Sony Corp. has announced a major restructuring plan. It will be cutting about 16,000 jobs worldwide — 8,000 regular jobs and another 8,000 irregular jobs — by the end of fiscal 2009 (March 31, 2010). The 8,000 regular jobs account for about 5 percent of Sony’s 160,000-strong worldwide workforce in its electronics division.

Carmakers also have started dismissing irregular employees. Sony’s move shows that the impact of the global economic slowdown triggered by the U.S. subprime mortgage crisis has spread to electronics makers as well. It could be an ominous harbinger of major companies’ firing both regular and irregular workers in large numbers.

Sony posted record net profit for the 2007 fiscal year ended last March 31. But expectations that Sony’s net profit for the current fiscal year will drop by 60 percent from the previous year to ¥150 billion has forced the firm to adopt the restructuring plan.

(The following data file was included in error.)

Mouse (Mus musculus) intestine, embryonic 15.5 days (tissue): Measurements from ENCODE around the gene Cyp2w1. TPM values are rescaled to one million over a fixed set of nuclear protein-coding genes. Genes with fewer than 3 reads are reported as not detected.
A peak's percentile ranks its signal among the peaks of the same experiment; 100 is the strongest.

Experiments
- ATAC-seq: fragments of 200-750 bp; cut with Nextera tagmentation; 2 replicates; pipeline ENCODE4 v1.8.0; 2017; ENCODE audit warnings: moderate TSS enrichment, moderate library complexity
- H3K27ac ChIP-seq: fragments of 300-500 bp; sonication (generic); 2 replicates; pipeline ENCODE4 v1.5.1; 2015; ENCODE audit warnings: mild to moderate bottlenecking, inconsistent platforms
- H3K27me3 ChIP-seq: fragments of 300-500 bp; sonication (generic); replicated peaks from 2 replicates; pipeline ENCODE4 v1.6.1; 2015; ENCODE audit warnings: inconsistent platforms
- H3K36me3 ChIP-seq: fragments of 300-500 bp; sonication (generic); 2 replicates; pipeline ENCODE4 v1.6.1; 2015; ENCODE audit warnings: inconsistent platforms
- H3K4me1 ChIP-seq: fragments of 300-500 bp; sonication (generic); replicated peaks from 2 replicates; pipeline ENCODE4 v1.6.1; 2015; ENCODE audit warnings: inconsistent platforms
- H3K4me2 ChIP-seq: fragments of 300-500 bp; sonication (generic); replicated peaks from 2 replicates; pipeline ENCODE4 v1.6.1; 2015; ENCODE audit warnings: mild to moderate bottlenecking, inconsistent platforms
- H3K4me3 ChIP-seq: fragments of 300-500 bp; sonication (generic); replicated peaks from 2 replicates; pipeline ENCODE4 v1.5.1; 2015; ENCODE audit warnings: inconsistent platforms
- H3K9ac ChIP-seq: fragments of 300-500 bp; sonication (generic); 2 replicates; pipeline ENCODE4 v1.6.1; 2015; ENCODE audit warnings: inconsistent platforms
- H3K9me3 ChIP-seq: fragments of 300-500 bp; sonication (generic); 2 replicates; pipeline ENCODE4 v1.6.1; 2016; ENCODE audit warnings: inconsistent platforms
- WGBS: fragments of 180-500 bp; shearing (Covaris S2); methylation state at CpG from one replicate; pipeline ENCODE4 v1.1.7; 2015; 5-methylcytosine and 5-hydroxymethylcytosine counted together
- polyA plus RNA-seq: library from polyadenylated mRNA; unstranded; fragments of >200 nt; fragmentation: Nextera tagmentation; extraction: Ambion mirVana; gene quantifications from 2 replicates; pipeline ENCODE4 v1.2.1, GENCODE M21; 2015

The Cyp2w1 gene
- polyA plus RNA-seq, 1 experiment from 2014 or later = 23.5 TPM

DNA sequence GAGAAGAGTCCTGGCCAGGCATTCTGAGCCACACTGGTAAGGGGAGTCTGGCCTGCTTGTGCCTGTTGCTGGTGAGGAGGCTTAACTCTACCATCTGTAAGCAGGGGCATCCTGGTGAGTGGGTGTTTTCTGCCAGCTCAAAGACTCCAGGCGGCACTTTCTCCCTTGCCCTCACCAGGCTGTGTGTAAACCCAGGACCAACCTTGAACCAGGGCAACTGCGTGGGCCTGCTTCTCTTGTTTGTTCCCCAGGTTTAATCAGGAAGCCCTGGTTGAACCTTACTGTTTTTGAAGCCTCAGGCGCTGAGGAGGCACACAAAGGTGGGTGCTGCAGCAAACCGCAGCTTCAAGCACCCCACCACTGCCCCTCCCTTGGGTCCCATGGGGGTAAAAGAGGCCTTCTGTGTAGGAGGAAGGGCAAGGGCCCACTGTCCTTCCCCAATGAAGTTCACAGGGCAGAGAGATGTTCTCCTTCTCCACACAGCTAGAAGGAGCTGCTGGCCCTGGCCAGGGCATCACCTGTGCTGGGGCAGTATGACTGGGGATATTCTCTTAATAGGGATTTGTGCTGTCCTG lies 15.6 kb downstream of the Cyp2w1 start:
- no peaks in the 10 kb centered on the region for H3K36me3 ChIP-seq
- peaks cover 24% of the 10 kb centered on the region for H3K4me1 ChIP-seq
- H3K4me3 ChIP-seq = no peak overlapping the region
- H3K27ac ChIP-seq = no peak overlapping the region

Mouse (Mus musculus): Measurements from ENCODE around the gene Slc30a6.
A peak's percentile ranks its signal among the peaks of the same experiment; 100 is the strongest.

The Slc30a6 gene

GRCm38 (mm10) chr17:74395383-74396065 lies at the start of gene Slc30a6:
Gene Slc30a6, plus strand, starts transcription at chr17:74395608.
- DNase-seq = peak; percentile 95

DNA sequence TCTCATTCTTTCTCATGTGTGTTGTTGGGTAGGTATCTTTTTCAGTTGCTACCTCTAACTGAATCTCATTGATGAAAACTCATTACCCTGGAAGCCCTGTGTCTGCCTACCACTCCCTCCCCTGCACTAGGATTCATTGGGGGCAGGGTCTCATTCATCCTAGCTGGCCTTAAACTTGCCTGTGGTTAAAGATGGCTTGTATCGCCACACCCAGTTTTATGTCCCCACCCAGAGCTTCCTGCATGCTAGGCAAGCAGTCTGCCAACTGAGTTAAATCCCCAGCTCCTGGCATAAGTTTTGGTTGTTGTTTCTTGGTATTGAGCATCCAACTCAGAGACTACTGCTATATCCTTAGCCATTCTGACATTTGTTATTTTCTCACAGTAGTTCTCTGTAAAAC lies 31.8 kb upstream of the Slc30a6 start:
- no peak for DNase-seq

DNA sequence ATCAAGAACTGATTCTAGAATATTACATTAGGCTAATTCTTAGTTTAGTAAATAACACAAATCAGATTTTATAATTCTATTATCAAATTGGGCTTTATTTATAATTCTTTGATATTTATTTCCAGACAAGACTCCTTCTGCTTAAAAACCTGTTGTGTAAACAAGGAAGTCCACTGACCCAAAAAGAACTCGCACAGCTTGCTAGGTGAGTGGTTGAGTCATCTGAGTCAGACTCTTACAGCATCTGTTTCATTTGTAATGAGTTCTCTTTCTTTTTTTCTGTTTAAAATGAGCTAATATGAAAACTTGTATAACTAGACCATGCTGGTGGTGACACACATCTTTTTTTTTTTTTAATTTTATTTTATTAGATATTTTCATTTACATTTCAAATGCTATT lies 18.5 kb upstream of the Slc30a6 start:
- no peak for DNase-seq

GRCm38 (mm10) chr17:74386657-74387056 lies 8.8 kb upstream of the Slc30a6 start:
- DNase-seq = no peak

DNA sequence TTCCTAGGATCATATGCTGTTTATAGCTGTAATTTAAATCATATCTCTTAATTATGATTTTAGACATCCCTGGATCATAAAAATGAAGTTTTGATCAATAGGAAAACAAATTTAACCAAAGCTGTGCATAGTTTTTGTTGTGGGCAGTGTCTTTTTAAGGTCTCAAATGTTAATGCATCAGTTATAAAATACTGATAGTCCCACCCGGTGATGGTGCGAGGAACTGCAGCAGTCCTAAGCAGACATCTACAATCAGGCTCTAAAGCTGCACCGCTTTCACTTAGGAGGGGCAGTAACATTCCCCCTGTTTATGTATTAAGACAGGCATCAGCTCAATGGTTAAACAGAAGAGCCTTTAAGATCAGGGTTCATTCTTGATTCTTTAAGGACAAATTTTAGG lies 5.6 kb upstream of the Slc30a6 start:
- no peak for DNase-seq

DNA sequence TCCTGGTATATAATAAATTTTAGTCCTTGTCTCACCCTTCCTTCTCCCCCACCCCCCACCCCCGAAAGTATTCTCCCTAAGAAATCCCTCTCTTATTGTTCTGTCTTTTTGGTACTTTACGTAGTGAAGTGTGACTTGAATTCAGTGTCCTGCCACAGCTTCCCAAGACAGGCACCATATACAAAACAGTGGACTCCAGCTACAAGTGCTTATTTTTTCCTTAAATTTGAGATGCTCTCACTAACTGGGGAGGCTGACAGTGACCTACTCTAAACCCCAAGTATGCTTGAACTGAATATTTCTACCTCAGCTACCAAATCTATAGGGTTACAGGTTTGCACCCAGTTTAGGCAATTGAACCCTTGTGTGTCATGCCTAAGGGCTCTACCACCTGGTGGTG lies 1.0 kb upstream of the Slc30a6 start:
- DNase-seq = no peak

The yen’s sharp appreciation, coupled with the global economic slowdown, has harmed the operations of Sony’s electronics division, which achieves 80 percent of its sales overseas. Sony will not only reduce its 57 manufacturing bases worldwide by about 10 percent by the end of fiscal 2009 but also reduce capital investment for the year by 30 percent from the amount envisaged in a medium-term policy announced last June. The company hopes to save more than ¥100 billion by the end of March 2010.

Sony’s restructuring plan was announced at a time when economic indicators are becoming worse. Japan’s real gross domestic product in the July-September period contracted by an annualized 1.8 percent from the previous quarter, more than the 0.4 percent reported in November.

The government has decided on a ¥2 trillion, three-year stimulus plan to help secure 1.4 million jobs. The government and companies should do their best to prevent a vicious cycle of increased unemployment leading to less consumer spending and, eventually, contraction of the whole economy, which in turn pressures companies to dismiss more workers.

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